One could as well ask if the printing quality of a Word document is dependant on the sentences written
You have to understand that data is… data! Even more so in the digital world, where all gets translated into 0s and 1s.
If you think of a Word document, data is just like the actual letters, words, sentences. Now when you print these on paper (burning a disc), that’s where the fun begins.
Low-level burning quality (PIE, PIF, jitter etc…) is similar to how easily readable will the printing of these sentences be on paper. Will it be sharp, well defined and contrasted (good burn), or blurry and fuzzy (bad burn)?
If you think this way, you realize that the actual words and sentences (> the data) has nothing to do with the quality of the printing (> burning quality), which depends on the paper (> disc), the printer and its driver (> burner and firmware), and the printing options you choose (> burning speed, OPC, HT…)…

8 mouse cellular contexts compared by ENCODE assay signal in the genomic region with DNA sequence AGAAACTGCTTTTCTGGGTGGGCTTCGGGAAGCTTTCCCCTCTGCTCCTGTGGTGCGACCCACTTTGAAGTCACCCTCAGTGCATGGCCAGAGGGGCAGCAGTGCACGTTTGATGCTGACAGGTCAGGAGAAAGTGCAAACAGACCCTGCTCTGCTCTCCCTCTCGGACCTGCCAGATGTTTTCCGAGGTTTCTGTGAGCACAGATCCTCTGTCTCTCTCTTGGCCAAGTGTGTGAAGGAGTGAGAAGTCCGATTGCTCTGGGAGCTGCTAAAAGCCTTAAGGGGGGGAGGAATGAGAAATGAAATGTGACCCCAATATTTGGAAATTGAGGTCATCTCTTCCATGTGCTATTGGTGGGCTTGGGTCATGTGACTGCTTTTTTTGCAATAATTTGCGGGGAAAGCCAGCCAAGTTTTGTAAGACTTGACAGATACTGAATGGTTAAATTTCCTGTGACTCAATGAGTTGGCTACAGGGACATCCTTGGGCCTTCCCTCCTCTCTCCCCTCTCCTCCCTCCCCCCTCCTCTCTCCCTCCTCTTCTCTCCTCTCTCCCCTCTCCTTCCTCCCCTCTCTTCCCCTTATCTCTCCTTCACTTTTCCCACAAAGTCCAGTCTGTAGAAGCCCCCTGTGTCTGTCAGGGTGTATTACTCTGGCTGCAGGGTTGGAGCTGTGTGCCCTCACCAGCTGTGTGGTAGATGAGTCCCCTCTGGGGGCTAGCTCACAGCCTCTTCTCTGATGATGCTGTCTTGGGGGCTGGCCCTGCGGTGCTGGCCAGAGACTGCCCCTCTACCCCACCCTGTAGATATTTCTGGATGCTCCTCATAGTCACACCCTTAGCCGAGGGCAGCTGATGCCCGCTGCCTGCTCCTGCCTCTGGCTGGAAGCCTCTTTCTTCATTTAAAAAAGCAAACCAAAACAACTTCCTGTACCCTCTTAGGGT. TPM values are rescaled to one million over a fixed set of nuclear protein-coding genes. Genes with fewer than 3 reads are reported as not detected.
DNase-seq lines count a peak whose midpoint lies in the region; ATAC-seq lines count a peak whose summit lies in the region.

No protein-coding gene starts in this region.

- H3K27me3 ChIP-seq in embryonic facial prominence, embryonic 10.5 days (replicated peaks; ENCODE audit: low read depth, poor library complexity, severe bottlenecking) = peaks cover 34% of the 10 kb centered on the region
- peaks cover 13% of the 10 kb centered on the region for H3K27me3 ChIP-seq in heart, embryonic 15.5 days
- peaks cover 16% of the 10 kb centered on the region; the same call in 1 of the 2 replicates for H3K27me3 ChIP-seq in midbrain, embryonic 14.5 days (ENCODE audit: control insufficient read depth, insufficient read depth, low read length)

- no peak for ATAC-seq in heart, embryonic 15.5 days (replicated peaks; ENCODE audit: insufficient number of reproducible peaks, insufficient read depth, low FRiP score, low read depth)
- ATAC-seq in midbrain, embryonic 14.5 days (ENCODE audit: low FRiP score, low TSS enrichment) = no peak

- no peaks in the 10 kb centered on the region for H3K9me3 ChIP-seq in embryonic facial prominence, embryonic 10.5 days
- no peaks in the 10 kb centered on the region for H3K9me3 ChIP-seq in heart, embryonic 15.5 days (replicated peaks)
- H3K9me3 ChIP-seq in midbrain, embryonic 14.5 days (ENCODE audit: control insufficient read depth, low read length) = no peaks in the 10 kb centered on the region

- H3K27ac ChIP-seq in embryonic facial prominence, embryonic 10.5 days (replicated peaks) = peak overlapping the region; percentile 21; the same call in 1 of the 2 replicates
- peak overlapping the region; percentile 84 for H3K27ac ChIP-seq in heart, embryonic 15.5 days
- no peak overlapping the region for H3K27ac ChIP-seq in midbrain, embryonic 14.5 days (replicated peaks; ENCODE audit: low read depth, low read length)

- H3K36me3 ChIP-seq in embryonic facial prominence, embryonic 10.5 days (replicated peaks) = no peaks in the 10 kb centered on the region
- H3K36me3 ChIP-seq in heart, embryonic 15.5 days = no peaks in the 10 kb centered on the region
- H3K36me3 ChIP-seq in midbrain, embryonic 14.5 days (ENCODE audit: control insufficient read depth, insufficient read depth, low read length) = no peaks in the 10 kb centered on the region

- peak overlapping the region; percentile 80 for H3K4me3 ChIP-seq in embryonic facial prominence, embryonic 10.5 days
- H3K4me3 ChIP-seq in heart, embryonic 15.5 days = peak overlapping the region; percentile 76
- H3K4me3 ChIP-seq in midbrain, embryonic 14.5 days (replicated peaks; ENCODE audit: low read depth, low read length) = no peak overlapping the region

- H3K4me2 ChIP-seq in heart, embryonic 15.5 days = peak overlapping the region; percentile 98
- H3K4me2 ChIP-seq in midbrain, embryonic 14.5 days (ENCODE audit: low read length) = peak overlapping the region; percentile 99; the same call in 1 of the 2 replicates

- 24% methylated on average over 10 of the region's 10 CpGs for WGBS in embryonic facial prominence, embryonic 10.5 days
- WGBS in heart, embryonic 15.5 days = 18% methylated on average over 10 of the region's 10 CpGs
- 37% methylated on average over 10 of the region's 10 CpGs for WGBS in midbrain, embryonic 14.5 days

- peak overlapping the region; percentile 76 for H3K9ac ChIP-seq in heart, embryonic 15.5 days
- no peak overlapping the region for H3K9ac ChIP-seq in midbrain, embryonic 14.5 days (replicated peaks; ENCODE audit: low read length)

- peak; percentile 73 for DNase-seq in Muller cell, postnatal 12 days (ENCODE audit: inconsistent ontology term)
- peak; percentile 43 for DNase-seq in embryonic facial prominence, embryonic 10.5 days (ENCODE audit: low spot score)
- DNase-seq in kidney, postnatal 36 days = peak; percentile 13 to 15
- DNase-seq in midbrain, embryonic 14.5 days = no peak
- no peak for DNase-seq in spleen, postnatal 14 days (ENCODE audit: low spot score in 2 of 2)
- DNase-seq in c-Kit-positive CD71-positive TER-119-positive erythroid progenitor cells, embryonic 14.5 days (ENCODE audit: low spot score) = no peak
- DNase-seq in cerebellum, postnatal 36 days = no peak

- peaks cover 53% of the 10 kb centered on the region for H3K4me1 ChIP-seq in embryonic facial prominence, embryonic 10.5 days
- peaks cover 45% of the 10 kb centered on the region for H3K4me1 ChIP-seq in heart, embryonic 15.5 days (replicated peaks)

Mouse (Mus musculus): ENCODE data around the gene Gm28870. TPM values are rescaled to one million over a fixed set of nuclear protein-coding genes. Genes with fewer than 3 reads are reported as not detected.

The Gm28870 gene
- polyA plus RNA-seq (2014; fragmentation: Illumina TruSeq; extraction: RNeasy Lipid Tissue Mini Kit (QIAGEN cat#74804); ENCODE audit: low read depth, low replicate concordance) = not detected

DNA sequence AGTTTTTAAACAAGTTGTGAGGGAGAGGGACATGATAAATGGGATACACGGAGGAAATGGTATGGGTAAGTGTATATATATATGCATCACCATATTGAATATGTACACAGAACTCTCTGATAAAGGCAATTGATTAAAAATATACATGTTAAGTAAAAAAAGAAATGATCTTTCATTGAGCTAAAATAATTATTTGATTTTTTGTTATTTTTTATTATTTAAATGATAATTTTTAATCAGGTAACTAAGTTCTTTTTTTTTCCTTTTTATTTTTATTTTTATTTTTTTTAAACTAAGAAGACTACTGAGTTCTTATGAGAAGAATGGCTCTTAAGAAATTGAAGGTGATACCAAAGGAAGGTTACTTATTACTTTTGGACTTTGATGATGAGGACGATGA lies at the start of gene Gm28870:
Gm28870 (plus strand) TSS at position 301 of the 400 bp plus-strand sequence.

Now about the rip, indeed if it’s successful (no reading errors reported by the ripping software), the data on your HD (that you will later burn on a disc) is 100% correct and contains no “errors”. A successful digital copy of a DVD-ROM, DVD-Video, DVDR, a [I]data[/I]* CD-ROM or [I]data[/I]* CDR, is 100% the same as the source in terms of actual data. None of the low-level errors (PIE, PIF…) are ripped, only the data.
- stressing the [I]data[/I] part, as when ripping [I]audio[/I] CDs, well, thing are different… as many audio ripping softwares simply ignore audio reading errors. - if you want a perfect copy of an audio CDR, unless the source disc is pristine and your reader is excellent, you need specific tools like [I]Exact Audio Copy[/I] to achieve this.